11 Benefits of Playing Piano for Kids (& When to Start)
Have you been wondering “should my child learn to play piano”? If the answer is yes, and you’re considering learning to play the piano or having your child try classes, it’s good to know the benefits of playing piano. There are many positive habits and skills that children (& adults) can develop.
Why Should Children Learn Piano?
Children will learn much more than just music in playing the piano.
They will achieve valuable skills such as self-discipline, mental concentration, a sense of timing, the ability to hold up under stress, memory skills and many others that will benefit them throughout their life.
Research shows that music helps build children’s self-confidence, enhances complex reasoning and focuses listening skills. Early music instruction produces cognitive benefits in the area of spatial-temporal reasoning.
Early childhood music programs, such as Kindermusik, focus on fostering a love of music, rhythm, and self-expression. This holistic focus can help children grow in many areas.
Early musical experiences can help children develop their singing voice, build steady beat competency, develop listening skills, and give expression to their feelings. These valuable skills will benefit children when they begin formal music lessons.
Benefits of Playing Piano
From sports to dance and theater, each of these activities offers valuable skills and life lessons stemming from the good intentions of coaches and teachers. As a piano teacher, I am passionate not only because it’s beautiful but also because I believe music helps develop the whole child.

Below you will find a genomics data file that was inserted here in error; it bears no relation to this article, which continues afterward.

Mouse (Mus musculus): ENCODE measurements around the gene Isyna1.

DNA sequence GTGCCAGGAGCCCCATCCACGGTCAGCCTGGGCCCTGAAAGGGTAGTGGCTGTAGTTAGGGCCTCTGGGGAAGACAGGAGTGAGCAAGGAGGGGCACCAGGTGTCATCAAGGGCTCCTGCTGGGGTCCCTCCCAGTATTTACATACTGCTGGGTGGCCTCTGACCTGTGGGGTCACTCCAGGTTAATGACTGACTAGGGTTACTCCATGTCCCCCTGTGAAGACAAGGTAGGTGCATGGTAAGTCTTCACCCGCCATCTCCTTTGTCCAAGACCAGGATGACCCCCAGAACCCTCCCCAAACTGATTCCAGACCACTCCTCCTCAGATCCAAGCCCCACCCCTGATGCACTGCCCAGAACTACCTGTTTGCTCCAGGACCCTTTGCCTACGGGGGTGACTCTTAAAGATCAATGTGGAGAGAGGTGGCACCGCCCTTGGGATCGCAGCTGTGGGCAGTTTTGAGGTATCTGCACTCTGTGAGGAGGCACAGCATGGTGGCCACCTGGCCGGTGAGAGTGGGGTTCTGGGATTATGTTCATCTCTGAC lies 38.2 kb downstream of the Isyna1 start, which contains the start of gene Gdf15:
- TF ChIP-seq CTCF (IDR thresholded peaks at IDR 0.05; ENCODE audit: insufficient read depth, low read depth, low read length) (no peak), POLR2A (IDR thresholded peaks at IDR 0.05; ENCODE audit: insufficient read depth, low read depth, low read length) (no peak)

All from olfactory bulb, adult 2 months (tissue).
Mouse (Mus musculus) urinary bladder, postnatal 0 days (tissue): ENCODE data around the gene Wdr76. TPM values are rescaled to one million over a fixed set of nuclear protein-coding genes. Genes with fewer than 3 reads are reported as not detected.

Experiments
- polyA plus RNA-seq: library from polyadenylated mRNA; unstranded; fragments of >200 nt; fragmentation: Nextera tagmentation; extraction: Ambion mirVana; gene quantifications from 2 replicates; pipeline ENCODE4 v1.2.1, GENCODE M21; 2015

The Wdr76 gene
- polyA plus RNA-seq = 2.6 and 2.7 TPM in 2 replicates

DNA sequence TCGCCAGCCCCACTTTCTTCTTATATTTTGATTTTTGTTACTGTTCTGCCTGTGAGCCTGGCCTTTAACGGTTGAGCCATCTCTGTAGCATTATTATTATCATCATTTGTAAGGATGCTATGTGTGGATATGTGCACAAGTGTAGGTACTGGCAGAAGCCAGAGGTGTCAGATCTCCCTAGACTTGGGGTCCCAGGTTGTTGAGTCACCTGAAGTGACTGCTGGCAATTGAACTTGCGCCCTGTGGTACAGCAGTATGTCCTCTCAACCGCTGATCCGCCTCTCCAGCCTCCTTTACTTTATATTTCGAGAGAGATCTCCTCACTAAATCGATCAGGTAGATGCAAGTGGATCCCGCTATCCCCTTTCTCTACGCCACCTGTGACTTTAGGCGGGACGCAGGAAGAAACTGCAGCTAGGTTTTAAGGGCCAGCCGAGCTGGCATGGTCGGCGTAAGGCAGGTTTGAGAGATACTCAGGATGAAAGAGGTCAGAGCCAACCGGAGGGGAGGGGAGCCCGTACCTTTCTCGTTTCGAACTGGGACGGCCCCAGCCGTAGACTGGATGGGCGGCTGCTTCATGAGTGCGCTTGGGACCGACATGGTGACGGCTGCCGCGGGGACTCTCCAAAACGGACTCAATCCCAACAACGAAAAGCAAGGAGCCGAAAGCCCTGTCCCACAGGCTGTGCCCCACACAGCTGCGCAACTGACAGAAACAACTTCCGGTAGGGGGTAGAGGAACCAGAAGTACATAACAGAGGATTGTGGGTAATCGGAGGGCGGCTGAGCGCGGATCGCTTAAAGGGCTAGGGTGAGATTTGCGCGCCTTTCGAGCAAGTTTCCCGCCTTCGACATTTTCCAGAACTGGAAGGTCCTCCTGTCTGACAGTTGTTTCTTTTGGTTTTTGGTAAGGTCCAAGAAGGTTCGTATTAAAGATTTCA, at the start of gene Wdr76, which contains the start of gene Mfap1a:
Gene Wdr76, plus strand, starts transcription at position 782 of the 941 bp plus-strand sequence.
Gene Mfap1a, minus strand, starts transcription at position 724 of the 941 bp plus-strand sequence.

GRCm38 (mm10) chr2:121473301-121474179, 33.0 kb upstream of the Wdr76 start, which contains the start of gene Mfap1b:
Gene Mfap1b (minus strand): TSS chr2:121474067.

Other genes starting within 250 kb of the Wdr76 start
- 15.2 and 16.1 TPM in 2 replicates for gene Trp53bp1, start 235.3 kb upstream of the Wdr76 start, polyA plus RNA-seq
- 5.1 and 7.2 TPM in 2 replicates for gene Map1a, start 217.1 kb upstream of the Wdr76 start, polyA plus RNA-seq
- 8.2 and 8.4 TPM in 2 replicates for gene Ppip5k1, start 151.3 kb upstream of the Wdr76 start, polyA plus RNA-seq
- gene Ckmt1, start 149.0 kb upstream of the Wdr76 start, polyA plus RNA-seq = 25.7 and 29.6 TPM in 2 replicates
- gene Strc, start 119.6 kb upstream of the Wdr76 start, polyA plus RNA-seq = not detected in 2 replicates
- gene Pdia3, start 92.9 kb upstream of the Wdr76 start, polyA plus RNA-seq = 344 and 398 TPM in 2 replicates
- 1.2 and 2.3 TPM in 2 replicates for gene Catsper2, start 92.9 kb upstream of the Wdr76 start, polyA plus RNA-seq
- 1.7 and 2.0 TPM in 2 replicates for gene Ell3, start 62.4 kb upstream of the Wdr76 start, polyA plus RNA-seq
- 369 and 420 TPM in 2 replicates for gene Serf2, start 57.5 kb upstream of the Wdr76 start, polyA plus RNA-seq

1. Piano Develops Self-Esteem
I’ve taught several students throughout the years and have noticed a dramatic increase in the self-esteem of these children throughout the course of their music education. Many students, primarily younger children, tend to be shy and introverted during their first few lessons.
As novice pianists, new students tend to lack confidence in the beginning. But even after just a few weeks, I start to notice a distinct change in each child!
They become excited about music and come to life. It’s truly magical to watch the transformation in each of these students and it’s an honor to witness their confidence grow through music.
One of my favorite memories from teaching is a young student who enrolled in lessons. Within his first year of learning how to tickle those ivory keys, he decided to play in his school’s talent show. It’s that kind of enthusiasm and drive that thrills me as a music educator.
Do your children seem hesitant and timid? Want to improve that emotion? Confidence grows as you practice the piano!
Doing piano, in particular, helps get over shyness. This is similar to public speaking, except that you don’t need to look at your audience or talk loudly.
This is how it generally goes…
Your confidence rises as you play your first tune.
Your confidence increases as you move from playing with one hand to two hands.
Your confidence increases as you progress from one degree of difficulty to another. (The initial stages are simple!)
Your confidence then increases when you perform in front of an audience.
There are no boundaries. As you advance in skill, the door to the next level opens. Your self-assurance grows with each stride.
2. Piano Helps Promote Education
One of the most incredible things about a child’s growing self-esteem is the shift these students tend to have in their education. As students become more confident in their musical abilities, that same sense of self tends to translate into a better, more positive experience at school.
There seems to be a correlation between learning life skills, such as playing an instrument, and better performance in the classroom. Encouraging our children to take on a new skill is an incredible gift that we can offer to them in their childhood.
3. Prepares Students for School Band
Piano teaches some of the key concepts that students will need to know.